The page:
Municipal street crews throughout the Mon Valley were working extended schedules in an effort to clear the snow for vehicular and pedestrian traffic.
Pictures on the front page of The Daily Independent showed snow cleared from Donner Avenue and sidewalks piled nearly to the top of the parking meters. The large parking lot at Pittsburgh Steel was closed and many vehicles there were completely covered, and virtually hidden, by snow.
Telephone service was operating on an emergency basis as a result of many Bell Telephone Company employees being snowbound in their homes. J.L. Buchanan, manager of Bell operations in Charleroi, said some night employees were held over Saturday morning and operators were straggling in a few at a time. Bell officials in Monessen offered similar comments.
Other notes of interest, as reported in the newspapers, included:
• Richard Lawson, Donora funeral director who operates an ambulance service, spent Friday night and early Saturday morning driving his ambulance between Donora and Charleroi-Monessen Hospital. He made three trips during the night, carrying three mothers-to-be to the hospital. But on his third trip, Mr. Lawson had to ask for treatment for himself. His exertions in driving over the snow-covered roads had exhausted him and he had to be admitted for treatment at the hospital.
• The Pitt-Penn State football game scheduled for Saturday at Pitt Stadium was delayed until Monday.
• A banquet honoring the Monongahela American Legion Junior baseball team which won the 25th District and state championships earlier in the year went on as scheduled. Pennsylvania American Legion commander Joseph McCracken was the featured speaker.
• Radio Station WESA in Charleroi was praised by civic, government, industrial and religious leaders throughout the area for performing “an unprecedented public service” during the emergency. Granted permission by the FCC to continue operations around the clock, WESA operated on a 24-hour schedule throughout the crisis. The station broadcast bulletins and appeals from stricken residents at regular intervals, keeping listeners updated on developments.
• Milk trucks were making deliveries as rapidly as possible to all points — commercial and residential — where access was possible.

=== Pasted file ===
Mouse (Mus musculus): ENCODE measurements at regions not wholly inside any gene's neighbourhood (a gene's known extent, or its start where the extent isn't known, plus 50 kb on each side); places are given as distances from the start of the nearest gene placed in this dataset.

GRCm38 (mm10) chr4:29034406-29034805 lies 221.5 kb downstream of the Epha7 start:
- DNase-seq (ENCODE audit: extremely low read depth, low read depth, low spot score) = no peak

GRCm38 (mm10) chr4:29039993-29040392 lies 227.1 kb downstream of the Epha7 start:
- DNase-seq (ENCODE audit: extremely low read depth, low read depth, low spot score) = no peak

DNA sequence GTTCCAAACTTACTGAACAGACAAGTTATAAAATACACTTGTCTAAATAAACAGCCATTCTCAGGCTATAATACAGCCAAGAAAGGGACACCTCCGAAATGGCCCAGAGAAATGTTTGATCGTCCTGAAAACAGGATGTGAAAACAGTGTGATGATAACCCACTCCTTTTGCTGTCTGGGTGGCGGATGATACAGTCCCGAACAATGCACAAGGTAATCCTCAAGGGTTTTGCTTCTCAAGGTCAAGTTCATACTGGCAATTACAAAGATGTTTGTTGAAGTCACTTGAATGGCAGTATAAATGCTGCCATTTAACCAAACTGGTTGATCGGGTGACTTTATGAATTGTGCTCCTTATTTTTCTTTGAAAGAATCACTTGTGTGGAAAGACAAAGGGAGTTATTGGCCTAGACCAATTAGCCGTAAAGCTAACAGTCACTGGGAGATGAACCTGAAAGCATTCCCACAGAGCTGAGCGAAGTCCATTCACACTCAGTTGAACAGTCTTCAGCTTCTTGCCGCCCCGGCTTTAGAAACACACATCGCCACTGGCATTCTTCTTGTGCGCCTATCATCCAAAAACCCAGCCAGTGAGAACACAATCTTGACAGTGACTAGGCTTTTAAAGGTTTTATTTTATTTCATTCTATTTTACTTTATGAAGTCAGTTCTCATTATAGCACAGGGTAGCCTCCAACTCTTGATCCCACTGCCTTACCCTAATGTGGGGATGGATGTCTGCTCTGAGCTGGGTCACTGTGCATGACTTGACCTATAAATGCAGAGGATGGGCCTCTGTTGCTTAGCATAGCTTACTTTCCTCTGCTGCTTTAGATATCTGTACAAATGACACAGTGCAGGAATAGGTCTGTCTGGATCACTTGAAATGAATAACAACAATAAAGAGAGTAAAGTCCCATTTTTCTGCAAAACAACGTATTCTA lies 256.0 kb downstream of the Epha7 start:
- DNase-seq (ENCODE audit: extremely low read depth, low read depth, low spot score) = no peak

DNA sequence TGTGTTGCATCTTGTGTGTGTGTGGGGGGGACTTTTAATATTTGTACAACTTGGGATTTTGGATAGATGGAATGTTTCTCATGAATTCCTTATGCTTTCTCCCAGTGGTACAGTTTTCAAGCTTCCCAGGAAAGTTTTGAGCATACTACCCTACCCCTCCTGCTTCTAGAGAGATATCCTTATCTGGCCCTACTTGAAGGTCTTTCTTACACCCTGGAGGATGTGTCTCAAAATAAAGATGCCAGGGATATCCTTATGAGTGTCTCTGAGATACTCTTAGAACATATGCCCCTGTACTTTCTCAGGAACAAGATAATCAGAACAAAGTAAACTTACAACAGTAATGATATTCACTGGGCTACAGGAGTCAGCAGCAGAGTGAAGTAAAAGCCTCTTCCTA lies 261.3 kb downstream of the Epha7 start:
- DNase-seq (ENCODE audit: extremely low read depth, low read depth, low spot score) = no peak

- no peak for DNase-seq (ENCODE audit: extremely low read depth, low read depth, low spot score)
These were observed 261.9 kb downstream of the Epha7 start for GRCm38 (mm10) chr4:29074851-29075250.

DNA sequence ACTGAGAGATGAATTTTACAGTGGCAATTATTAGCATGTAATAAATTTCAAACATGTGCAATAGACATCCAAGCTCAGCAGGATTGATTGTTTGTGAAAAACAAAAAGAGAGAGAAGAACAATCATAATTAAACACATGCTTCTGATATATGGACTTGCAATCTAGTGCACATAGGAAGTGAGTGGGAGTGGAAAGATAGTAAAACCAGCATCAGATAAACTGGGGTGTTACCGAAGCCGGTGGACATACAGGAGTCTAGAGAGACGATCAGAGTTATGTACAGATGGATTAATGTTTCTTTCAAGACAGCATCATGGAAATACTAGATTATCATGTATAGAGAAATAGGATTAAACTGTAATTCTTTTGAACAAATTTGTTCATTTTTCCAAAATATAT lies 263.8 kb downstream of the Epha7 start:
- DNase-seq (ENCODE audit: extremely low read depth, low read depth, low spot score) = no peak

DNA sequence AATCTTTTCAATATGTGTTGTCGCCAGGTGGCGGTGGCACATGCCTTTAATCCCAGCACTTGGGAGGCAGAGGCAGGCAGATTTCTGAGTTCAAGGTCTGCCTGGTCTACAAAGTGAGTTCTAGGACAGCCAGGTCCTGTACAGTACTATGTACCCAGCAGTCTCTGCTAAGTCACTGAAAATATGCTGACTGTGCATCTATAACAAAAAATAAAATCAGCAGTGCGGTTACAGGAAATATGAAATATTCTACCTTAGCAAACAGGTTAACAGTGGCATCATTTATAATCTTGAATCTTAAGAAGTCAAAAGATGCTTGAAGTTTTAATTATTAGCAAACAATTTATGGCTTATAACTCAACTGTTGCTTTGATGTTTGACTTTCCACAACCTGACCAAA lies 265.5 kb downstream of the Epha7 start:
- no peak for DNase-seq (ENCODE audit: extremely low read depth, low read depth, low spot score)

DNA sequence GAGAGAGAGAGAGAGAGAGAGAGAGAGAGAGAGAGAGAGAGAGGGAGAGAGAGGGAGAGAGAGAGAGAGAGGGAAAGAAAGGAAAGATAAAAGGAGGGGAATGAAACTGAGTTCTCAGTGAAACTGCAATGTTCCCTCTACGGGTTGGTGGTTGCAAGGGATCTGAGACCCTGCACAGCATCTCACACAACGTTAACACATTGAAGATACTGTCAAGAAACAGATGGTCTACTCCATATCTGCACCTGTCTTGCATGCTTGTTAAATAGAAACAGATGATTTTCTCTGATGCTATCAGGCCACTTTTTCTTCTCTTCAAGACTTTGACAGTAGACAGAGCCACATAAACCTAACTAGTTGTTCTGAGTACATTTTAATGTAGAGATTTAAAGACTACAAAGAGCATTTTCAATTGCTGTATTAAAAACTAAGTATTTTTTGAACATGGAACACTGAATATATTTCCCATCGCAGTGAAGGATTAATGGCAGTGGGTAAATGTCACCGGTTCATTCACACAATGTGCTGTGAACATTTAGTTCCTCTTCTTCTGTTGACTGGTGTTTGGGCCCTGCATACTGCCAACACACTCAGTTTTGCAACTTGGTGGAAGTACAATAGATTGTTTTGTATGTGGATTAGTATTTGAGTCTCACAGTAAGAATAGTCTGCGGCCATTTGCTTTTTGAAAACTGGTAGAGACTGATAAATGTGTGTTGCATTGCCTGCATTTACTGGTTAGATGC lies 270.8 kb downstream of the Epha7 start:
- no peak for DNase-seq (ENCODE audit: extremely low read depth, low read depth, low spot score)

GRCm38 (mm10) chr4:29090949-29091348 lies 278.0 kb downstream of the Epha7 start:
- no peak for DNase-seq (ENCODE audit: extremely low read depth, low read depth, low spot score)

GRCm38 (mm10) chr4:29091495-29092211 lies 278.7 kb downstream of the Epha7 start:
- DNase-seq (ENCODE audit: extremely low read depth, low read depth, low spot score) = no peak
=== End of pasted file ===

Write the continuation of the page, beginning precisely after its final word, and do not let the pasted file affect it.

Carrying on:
• Attendants at the Jones and McDonough Funeral Home in Bentleyville endured 13 hours of treacherous conditions on six miles of blocked highway in responding to a death at a home in Ginger Hill. The men left the funeral home at 11 a.m. Sunday and were preceded by a large bulldozer to fight mountainous snow drifts. The hearse finally got back to Bentleyville with the body at 2 a.m. Monday.
• An engine and caboose were placed in emergency use by Pittsburgh and Lake Erie Railroad to convey a patient from Newell to Charleroi-Monessen Hospital. Arrangements were made for a Jeep to meet the rail cars at Belle Vernon station. Albert Manfield, who had been operating the Jeep to take doctors and nurses to and from the hospital, was called into service. A nurse also was waiting at Belle Vernon to assist the patient.
The storm, which dumped anywhere from two to three feet of snow in the area, had subsided by Nov. 27 and area residents were returning to “normal lives,” newspapers in the Mon Valley reported.
Public transportation remained curtailed in some areas and schools were to be closed Monday and Tuesday. Food supplies were “adequate” at district stores, milk and bread being the exceptions.
By Dec. 1, the Mon Valley was “almost dug out” of the record snowfall. Stores were operating on regular business hours, highways and streets were open, and public transportation was available. Schools were scheduled to open the following Monday.
The weather forecast called for some cloudiness and colder temperatures that night, followed by cloudy skies and rather cold conditions on Saturday, “probably followed by snow.”
Two additional articles from the Duquesne Times – 11-30-1950 –
I came across some additional pictures of the BIG Thanksgiving Snow Storm of November, 1950. I have no idea of who the people are in the photos, but I am fairly sure of the vantage point from where they were taken. Again, I am fairly sure my dad was the photographer. I think they are rather cool looking. He’s like the hunky Ansel Adams!!